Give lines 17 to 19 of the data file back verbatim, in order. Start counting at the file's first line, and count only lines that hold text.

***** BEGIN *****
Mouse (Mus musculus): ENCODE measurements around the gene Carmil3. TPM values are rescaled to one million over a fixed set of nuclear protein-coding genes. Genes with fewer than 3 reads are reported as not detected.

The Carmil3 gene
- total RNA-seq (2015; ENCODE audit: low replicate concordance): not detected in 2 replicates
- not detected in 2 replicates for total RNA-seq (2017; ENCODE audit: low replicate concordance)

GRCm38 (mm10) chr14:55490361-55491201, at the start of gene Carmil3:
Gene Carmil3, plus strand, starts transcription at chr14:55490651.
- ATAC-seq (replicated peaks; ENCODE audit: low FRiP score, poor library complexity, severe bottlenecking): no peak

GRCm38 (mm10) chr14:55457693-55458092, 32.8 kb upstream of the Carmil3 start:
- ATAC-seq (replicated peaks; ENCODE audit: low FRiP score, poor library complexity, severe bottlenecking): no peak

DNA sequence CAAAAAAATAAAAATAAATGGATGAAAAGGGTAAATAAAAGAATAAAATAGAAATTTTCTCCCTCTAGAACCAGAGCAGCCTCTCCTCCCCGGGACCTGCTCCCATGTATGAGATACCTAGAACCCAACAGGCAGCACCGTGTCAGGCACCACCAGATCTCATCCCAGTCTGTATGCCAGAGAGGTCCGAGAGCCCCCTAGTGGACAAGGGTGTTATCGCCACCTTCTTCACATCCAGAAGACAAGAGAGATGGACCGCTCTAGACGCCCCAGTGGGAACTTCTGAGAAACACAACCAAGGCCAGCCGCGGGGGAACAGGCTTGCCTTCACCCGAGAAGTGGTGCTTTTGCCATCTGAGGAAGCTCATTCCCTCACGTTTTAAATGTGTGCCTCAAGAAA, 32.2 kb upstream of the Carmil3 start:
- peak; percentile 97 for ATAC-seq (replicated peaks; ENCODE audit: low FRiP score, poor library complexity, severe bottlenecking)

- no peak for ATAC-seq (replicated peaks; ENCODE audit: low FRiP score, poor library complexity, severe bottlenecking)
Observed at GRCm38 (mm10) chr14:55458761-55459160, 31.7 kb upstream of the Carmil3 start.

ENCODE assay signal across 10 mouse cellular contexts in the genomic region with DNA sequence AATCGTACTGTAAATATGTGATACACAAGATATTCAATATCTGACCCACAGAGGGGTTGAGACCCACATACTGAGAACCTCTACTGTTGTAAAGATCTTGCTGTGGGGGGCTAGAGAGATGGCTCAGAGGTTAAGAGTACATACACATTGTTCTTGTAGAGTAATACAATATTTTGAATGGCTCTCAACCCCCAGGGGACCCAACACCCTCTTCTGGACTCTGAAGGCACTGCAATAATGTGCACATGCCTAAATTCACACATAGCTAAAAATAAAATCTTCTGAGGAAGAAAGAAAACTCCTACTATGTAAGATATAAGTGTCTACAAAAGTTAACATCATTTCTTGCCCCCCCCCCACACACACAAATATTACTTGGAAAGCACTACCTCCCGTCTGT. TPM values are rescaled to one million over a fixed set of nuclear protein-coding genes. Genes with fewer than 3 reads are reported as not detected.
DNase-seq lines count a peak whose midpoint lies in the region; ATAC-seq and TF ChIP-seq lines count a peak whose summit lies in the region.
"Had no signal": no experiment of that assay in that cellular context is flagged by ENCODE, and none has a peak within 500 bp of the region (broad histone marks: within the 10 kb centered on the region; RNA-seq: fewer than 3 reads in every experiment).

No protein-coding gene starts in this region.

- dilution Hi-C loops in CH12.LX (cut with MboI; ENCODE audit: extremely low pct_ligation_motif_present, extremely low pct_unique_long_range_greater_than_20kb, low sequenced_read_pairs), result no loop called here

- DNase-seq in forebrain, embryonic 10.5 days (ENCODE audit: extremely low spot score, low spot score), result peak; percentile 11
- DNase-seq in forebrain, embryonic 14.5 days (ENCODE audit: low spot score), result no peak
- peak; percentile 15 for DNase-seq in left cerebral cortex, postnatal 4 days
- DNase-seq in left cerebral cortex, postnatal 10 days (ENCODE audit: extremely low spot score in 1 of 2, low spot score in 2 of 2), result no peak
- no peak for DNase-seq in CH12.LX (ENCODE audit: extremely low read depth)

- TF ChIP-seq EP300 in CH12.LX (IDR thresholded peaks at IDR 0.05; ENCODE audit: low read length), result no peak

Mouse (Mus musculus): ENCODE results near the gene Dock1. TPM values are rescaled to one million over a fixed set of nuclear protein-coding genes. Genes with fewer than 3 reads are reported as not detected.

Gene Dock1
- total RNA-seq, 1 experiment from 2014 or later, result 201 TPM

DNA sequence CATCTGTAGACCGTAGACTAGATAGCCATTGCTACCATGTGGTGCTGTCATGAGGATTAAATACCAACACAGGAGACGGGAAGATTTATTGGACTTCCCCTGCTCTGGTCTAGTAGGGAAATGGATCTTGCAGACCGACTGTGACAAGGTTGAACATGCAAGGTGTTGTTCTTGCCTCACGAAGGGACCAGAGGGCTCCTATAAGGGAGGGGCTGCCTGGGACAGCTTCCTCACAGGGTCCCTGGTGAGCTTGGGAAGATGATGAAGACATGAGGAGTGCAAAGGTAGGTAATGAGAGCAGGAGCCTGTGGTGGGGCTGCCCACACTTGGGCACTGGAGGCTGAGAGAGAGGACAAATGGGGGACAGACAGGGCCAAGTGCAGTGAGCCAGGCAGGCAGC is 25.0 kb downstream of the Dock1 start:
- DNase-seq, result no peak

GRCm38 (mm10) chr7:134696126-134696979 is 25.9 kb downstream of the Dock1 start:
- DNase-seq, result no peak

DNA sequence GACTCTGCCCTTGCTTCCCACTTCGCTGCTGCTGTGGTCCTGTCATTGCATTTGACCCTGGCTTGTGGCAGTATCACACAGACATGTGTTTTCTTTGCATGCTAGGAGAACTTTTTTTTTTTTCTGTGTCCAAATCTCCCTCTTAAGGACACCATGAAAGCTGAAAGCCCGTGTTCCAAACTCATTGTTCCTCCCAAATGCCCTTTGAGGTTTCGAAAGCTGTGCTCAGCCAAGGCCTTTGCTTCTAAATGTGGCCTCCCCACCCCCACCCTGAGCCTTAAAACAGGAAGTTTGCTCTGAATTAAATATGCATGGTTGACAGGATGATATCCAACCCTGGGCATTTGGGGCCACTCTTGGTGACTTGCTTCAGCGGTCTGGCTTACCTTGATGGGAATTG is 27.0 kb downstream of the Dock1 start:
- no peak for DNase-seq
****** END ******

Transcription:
No protein-coding gene starts in this region.

- dilution Hi-C loops in CH12.LX (cut with MboI; ENCODE audit: extremely low pct_ligation_motif_present, extremely low pct_unique_long_range_greater_than_20kb, low sequenced_read_pairs), result no loop called here

- DNase-seq in forebrain, embryonic 10.5 days (ENCODE audit: extremely low spot score, low spot score), result peak; percentile 11